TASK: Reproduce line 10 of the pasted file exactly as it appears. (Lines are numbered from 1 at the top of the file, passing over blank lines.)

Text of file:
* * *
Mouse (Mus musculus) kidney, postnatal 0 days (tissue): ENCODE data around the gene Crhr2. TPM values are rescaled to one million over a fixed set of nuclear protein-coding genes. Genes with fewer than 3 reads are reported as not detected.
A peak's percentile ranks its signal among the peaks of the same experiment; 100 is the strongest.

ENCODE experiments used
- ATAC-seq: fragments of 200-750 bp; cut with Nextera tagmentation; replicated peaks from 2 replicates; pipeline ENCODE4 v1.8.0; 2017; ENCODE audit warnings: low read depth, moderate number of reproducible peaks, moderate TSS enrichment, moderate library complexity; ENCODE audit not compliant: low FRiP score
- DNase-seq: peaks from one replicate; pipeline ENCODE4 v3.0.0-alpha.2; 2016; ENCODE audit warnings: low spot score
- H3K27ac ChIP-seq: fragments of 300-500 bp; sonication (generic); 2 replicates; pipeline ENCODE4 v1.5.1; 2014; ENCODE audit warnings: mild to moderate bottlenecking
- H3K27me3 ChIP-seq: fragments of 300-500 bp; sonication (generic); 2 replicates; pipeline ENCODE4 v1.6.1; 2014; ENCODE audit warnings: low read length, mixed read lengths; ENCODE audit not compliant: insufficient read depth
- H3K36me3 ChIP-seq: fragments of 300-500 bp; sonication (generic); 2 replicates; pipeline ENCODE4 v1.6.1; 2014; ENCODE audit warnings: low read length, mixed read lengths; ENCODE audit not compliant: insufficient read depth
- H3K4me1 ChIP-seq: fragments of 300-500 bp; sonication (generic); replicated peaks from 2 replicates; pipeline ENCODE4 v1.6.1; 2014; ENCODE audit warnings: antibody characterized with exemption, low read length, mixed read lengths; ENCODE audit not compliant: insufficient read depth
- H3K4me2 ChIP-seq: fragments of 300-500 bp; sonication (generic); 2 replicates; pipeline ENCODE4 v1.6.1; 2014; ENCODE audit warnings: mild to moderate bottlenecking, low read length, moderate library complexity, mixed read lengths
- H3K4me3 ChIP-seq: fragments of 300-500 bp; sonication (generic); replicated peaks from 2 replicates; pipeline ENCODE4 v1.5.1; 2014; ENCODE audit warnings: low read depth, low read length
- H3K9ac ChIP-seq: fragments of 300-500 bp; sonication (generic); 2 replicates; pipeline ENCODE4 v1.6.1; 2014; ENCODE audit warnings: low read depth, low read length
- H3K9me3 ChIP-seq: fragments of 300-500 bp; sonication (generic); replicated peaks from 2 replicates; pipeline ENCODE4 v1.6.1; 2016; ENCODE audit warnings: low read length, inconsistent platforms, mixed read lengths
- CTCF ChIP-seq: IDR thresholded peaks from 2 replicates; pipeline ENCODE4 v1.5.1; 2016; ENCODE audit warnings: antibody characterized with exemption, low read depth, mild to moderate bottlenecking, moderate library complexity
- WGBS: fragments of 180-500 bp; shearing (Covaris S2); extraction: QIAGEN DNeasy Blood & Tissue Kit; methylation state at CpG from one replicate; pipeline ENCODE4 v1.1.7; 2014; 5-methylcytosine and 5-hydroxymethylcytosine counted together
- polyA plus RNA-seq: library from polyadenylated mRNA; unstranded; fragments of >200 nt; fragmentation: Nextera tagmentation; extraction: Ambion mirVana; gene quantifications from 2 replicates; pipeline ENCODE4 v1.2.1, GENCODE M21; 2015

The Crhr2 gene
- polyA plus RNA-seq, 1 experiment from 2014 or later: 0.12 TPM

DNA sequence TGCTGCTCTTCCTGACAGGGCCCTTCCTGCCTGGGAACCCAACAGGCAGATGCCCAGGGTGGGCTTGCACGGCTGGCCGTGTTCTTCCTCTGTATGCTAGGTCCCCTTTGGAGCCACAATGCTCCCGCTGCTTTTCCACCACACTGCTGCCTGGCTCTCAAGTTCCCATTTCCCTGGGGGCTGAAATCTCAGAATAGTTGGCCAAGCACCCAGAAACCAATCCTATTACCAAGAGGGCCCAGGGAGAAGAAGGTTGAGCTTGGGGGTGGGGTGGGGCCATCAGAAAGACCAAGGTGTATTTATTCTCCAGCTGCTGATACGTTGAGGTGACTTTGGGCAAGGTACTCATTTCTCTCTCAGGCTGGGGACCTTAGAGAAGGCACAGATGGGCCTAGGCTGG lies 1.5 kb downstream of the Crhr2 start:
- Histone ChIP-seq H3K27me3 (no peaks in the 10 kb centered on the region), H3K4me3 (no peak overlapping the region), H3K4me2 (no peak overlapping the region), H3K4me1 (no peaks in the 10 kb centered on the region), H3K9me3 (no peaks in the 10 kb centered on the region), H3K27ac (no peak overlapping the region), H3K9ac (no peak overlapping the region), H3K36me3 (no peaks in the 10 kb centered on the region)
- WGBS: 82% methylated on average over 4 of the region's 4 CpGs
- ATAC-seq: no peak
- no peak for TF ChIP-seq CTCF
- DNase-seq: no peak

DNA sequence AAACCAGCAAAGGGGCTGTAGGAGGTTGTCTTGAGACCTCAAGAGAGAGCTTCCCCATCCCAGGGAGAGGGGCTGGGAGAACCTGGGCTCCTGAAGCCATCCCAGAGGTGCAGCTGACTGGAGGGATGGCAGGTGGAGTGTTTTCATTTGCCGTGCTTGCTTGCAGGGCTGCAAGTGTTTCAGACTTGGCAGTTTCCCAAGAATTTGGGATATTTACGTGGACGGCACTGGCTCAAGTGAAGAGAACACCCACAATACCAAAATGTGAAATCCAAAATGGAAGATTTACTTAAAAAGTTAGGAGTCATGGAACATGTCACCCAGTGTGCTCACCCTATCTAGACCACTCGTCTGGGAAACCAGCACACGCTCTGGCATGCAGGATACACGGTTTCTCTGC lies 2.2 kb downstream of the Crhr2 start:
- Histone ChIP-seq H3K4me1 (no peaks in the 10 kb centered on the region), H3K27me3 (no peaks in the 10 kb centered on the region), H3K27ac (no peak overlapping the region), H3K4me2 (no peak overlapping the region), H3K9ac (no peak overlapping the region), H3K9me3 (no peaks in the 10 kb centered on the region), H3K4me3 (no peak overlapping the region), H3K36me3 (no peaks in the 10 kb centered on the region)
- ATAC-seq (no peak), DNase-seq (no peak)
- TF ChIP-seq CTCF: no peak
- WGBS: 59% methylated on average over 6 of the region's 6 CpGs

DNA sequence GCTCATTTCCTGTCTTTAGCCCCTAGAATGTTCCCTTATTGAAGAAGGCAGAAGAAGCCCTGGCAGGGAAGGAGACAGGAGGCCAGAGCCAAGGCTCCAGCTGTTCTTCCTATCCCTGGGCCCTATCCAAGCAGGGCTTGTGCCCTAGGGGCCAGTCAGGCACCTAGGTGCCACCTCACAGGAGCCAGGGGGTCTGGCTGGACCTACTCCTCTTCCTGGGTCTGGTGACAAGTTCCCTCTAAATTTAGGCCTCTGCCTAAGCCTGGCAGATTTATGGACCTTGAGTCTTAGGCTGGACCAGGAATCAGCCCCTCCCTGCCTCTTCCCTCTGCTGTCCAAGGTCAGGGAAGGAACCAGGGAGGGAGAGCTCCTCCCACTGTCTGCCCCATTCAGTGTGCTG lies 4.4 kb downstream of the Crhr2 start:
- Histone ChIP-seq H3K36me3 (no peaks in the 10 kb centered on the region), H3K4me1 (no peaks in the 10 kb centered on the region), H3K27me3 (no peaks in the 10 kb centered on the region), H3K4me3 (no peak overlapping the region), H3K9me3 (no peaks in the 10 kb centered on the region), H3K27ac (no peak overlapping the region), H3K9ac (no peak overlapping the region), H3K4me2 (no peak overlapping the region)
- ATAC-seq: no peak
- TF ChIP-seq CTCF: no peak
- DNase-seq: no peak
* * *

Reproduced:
- H3K4me2 ChIP-seq: fragments of 300-500 bp; sonication (generic); 2 replicates; pipeline ENCODE4 v1.6.1; 2014; ENCODE audit warnings: mild to moderate bottlenecking, low read length, moderate library complexity, mixed read lengths